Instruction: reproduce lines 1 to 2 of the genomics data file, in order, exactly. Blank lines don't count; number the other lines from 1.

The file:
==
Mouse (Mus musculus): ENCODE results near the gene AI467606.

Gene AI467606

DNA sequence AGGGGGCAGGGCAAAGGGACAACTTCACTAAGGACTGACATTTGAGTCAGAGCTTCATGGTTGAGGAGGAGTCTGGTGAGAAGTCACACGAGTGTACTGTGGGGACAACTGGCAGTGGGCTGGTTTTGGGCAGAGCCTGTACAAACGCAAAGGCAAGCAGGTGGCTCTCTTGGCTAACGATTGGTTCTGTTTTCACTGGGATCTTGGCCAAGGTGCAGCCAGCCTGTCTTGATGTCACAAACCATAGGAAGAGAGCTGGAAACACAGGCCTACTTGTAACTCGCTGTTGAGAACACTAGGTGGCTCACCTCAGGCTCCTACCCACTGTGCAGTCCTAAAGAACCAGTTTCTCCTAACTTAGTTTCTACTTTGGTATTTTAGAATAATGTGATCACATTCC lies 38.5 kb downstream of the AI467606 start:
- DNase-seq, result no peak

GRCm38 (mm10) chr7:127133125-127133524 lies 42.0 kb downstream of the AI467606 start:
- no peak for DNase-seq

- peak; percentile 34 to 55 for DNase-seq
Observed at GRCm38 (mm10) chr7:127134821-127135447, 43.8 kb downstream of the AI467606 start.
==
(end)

Mouse (Mus musculus): ENCODE results near the gene AI467606.

Gene AI467606